We've been spending this last week at my in-laws. Rob's Mom is sick, and has been for a while, so we went down to help for a while. We got there to discover that my MIL, who was already underweight at 105, had dropped to 90 pounds. She's been sick for 4-6 weeks (intestinal), but only saw a doctor for the first time about 10 days ago. Our being there helped, but she was already in such poor shape that her internist admitted her Friday - official weight at intake was 86 pounds. At least at the hospital they can sit on her - give her food she should be eating (she designs meals around Dad's dietary requirements and ignores her own), supplement her food and fluids with IV's as necessary, and keep her from trying to do things she shouldn't. She already sounds better just having had intrevenous fluids - she was so dehydrated going in that they had to use a chest vein to start an IV - and that was after a week of us pushing fluids on her! We don't have a diagnosis yet, but the doctors appear to think she'll recover, as long as we can convince her to take care of herself.
I had my own check-up this week (had to scoot up to Louisville from Nashville and then back down again, but they had no open slots for rescheduling). The Crestor has done wonders, my cholesterol is down 70 points. Liver and kidney functions are both fine. I've lost an official 16 pounds since Febuary (total of 29 since last Sept.), and my blood sugar levels are fine. The lab forgot to check insulin levels though, so I'm now in possession of the funniest lab order I've ever seen. All the usual things are checked off, but on the line for other tests, "Check insulin levels" is written in all caps, underlined, exclamation pointed, and starred. Rob took a look at it, and said "I'm surprised they didn't tattoo it on your arm!"
The MRI showed no changes in the adenoma since January (yay!). cortisol was normal, though it bops all over the map, so one normal reading is pretty meaningless. The only real change was that TSH (thyroid stimulating hormone) levels have risen, though thyroid levels remain the same. Because of this, I've been put on Synthroid. Which has been an experience. I started yesterday. Today I was sweeping the kitchen floor, and suddenly stopped dead. I had realized that thus far I had unpacked from Tennessee, done some laundry, done a load of dishes, unloaded a storage crate, gathered together our school supplies and checked them off the list to see what we still needed to get. It was about 2pm, and I wasn't tired.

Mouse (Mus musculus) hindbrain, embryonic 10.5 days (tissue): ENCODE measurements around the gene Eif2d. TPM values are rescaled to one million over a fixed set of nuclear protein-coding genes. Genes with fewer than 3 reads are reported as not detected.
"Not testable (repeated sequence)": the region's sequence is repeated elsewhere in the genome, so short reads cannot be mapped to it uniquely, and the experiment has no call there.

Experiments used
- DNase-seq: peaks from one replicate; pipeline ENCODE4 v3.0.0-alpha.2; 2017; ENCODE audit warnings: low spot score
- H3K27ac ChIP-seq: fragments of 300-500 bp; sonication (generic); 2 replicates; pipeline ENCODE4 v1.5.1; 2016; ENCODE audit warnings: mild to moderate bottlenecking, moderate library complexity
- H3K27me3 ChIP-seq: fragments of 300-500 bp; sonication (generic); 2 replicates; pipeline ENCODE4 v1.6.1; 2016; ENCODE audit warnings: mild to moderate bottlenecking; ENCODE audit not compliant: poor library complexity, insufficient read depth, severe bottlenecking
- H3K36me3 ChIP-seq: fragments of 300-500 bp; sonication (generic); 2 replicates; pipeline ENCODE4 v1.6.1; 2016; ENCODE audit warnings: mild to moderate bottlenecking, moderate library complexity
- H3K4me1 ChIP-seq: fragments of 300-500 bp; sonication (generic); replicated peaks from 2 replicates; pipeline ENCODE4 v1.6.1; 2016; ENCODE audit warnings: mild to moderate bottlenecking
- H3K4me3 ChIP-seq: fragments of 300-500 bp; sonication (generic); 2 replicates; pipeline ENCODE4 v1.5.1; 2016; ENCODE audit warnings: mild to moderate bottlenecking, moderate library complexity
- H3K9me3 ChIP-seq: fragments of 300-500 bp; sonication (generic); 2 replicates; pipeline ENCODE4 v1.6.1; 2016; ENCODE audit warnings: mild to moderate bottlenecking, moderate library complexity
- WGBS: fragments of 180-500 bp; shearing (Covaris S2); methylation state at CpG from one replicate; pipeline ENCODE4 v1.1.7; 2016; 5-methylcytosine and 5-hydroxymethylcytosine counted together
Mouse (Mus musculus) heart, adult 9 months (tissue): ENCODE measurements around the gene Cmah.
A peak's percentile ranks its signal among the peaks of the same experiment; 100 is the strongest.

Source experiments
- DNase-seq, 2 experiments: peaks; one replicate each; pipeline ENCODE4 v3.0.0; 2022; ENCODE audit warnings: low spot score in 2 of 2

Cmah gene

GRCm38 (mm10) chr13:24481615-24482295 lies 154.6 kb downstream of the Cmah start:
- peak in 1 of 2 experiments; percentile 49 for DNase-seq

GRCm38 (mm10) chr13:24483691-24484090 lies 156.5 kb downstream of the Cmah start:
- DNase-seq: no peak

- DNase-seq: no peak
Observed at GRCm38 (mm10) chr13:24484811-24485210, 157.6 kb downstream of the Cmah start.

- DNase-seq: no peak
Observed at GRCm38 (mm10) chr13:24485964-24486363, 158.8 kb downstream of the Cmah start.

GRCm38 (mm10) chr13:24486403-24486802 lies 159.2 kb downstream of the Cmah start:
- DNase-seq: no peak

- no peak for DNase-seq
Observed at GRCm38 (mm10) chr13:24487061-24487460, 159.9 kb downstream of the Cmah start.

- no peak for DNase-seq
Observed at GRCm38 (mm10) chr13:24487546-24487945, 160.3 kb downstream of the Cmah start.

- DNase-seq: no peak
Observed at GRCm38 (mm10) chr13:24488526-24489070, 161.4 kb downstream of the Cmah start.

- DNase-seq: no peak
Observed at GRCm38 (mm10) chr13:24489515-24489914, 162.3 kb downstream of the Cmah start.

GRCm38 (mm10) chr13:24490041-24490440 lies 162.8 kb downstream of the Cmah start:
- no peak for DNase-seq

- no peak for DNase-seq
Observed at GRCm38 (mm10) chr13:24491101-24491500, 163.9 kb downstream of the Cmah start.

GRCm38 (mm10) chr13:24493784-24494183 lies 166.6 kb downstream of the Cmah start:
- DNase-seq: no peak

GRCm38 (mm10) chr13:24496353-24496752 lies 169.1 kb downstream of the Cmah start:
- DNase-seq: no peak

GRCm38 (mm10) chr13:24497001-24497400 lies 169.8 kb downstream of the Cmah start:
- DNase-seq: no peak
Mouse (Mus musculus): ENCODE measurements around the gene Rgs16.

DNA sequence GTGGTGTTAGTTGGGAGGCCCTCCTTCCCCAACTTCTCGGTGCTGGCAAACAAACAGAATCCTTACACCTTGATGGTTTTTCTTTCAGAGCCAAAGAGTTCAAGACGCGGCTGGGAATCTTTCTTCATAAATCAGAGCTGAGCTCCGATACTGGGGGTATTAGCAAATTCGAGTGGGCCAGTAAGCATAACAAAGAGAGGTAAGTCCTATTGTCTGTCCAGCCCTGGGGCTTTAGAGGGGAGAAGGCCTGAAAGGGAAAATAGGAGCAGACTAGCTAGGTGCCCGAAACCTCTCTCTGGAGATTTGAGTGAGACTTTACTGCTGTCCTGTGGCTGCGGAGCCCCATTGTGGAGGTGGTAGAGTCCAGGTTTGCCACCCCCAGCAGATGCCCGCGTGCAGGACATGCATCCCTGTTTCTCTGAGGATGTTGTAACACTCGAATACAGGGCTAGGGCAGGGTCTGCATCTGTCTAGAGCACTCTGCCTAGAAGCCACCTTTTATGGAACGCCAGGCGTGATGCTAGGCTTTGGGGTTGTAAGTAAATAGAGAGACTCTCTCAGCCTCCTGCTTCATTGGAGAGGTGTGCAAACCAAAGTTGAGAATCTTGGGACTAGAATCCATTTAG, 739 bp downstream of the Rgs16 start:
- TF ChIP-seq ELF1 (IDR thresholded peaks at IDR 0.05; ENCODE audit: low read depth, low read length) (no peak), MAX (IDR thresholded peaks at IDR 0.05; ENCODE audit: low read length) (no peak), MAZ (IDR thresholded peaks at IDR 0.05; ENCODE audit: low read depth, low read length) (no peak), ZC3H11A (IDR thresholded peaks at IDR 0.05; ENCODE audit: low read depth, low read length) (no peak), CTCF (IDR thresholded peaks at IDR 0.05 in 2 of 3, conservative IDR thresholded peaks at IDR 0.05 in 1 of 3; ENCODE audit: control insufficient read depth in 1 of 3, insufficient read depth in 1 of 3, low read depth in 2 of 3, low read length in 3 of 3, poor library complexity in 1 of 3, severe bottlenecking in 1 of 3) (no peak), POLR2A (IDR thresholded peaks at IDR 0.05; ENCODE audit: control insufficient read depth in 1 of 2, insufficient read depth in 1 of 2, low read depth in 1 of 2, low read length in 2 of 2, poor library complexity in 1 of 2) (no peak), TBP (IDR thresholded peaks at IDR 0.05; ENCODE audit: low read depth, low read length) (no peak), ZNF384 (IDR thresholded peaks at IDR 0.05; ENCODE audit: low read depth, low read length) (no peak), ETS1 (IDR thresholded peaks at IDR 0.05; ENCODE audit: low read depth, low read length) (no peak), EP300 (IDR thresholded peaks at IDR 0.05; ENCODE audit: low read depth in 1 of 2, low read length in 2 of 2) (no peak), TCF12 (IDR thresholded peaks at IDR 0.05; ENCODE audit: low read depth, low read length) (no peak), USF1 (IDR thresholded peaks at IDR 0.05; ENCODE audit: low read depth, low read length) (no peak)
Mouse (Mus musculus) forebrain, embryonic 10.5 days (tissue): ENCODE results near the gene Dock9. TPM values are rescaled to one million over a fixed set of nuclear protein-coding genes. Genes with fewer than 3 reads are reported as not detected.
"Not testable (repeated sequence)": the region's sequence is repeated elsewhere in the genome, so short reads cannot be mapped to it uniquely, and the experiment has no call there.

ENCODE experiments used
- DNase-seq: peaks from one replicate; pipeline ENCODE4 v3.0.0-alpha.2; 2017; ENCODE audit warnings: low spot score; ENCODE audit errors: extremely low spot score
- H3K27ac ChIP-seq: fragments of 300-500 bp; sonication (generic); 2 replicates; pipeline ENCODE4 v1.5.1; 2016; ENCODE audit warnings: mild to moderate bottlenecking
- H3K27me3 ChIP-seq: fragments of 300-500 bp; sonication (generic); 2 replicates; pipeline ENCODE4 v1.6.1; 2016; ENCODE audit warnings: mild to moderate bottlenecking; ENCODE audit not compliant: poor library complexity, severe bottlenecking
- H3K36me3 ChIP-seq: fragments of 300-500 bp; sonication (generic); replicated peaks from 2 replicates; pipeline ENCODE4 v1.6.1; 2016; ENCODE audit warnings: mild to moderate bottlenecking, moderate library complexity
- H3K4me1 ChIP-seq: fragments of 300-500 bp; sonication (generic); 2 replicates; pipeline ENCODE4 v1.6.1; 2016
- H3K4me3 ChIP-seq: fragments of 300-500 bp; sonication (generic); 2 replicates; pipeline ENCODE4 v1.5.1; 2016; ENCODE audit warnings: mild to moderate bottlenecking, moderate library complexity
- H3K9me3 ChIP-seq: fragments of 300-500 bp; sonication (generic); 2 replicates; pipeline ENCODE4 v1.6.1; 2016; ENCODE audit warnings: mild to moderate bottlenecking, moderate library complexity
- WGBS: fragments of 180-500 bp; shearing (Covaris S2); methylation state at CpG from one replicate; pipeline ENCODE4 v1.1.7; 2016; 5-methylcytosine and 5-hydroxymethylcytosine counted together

Now you have to understand - I'm always tired. I don't wake up in the morning bright-eyed and bushy-tailed. I'm already tired when I wake up, and it doesn't get better. There is never a moment in my life where, if someone presented me with a bed and said "I'll take care of everything, just rest", I wouldn't happily crawl into said bed and take a nap. I've been this way, not only my entire adult life, but for as long as I can remember. I know what bright-eyed and bushy-tailed feels like because it's happened to me twice. One day in the spring of 1997, and once in sophomore year of high school, I actually woke of feeling energetic and rested. That's it - my entire life experience of not being tired.
Until today. I accomplished approximately three times as much today as I usually do - and I'm not even feeling energetic - just not tired. It's a really strange and subtle thing to experience. I hope to God that it sticks and that it's not just an effect of adjusting to the Synthroid - 'cause I could get used to this really easily.